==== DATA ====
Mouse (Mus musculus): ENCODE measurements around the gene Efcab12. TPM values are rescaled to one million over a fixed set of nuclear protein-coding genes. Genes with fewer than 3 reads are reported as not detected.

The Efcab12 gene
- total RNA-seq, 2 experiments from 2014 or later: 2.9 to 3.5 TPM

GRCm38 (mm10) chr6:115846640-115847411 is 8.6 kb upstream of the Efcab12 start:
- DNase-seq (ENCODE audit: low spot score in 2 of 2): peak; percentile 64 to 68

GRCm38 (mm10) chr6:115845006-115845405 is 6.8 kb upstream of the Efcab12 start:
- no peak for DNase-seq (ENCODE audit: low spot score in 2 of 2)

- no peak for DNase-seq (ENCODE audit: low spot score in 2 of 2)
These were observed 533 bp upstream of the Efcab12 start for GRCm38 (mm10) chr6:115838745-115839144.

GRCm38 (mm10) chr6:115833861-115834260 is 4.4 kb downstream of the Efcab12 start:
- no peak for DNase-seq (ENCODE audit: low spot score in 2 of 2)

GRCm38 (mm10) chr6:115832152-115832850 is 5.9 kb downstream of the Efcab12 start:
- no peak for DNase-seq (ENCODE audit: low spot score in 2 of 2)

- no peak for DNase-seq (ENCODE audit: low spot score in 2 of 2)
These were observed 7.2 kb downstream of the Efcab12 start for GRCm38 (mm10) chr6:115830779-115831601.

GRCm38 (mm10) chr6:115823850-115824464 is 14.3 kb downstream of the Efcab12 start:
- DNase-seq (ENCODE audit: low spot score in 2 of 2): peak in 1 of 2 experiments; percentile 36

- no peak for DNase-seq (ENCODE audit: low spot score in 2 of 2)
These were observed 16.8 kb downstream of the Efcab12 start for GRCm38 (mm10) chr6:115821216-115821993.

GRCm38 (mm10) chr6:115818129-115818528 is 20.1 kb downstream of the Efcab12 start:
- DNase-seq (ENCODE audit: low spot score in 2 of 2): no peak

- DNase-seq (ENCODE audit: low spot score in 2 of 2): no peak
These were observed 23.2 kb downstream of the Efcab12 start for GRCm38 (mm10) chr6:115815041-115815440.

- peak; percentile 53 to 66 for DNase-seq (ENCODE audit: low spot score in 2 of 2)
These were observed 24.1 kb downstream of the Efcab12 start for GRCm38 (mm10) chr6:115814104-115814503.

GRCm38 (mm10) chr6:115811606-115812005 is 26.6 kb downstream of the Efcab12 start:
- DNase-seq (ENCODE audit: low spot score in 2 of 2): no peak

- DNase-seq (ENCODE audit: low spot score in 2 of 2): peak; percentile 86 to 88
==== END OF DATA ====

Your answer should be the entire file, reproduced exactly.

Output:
Mouse (Mus musculus): ENCODE measurements around the gene Efcab12. TPM values are rescaled to one million over a fixed set of nuclear protein-coding genes. Genes with fewer than 3 reads are reported as not detected.

The Efcab12 gene
- total RNA-seq, 2 experiments from 2014 or later: 2.9 to 3.5 TPM

GRCm38 (mm10) chr6:115846640-115847411 is 8.6 kb upstream of the Efcab12 start:
- DNase-seq (ENCODE audit: low spot score in 2 of 2): peak; percentile 64 to 68

GRCm38 (mm10) chr6:115845006-115845405 is 6.8 kb upstream of the Efcab12 start:
- no peak for DNase-seq (ENCODE audit: low spot score in 2 of 2)

- no peak for DNase-seq (ENCODE audit: low spot score in 2 of 2)
These were observed 533 bp upstream of the Efcab12 start for GRCm38 (mm10) chr6:115838745-115839144.

GRCm38 (mm10) chr6:115833861-115834260 is 4.4 kb downstream of the Efcab12 start:
- no peak for DNase-seq (ENCODE audit: low spot score in 2 of 2)

GRCm38 (mm10) chr6:115832152-115832850 is 5.9 kb downstream of the Efcab12 start:
- no peak for DNase-seq (ENCODE audit: low spot score in 2 of 2)

- no peak for DNase-seq (ENCODE audit: low spot score in 2 of 2)
These were observed 7.2 kb downstream of the Efcab12 start for GRCm38 (mm10) chr6:115830779-115831601.

GRCm38 (mm10) chr6:115823850-115824464 is 14.3 kb downstream of the Efcab12 start:
- DNase-seq (ENCODE audit: low spot score in 2 of 2): peak in 1 of 2 experiments; percentile 36

- no peak for DNase-seq (ENCODE audit: low spot score in 2 of 2)
These were observed 16.8 kb downstream of the Efcab12 start for GRCm38 (mm10) chr6:115821216-115821993.

GRCm38 (mm10) chr6:115818129-115818528 is 20.1 kb downstream of the Efcab12 start:
- DNase-seq (ENCODE audit: low spot score in 2 of 2): no peak

- DNase-seq (ENCODE audit: low spot score in 2 of 2): no peak
These were observed 23.2 kb downstream of the Efcab12 start for GRCm38 (mm10) chr6:115815041-115815440.

- peak; percentile 53 to 66 for DNase-seq (ENCODE audit: low spot score in 2 of 2)
These were observed 24.1 kb downstream of the Efcab12 start for GRCm38 (mm10) chr6:115814104-115814503.

GRCm38 (mm10) chr6:115811606-115812005 is 26.6 kb downstream of the Efcab12 start:
- DNase-seq (ENCODE audit: low spot score in 2 of 2): no peak

- DNase-seq (ENCODE audit: low spot score in 2 of 2): peak; percentile 86 to 88